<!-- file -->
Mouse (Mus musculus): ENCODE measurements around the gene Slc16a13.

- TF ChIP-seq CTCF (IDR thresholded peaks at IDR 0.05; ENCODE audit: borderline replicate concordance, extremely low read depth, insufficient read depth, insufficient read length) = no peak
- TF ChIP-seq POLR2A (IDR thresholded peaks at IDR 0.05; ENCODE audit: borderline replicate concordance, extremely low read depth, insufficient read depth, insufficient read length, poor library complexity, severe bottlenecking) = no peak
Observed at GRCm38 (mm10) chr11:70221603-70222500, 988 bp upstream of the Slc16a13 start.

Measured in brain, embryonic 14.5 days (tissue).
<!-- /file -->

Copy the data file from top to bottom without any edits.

Mouse (Mus musculus): ENCODE measurements around the gene Slc16a13.

- TF ChIP-seq CTCF (IDR thresholded peaks at IDR 0.05; ENCODE audit: borderline replicate concordance, extremely low read depth, insufficient read depth, insufficient read length) = no peak
- TF ChIP-seq POLR2A (IDR thresholded peaks at IDR 0.05; ENCODE audit: borderline replicate concordance, extremely low read depth, insufficient read depth, insufficient read length, poor library complexity, severe bottlenecking) = no peak
Observed at GRCm38 (mm10) chr11:70221603-70222500, 988 bp upstream of the Slc16a13 start.

Measured in brain, embryonic 14.5 days (tissue).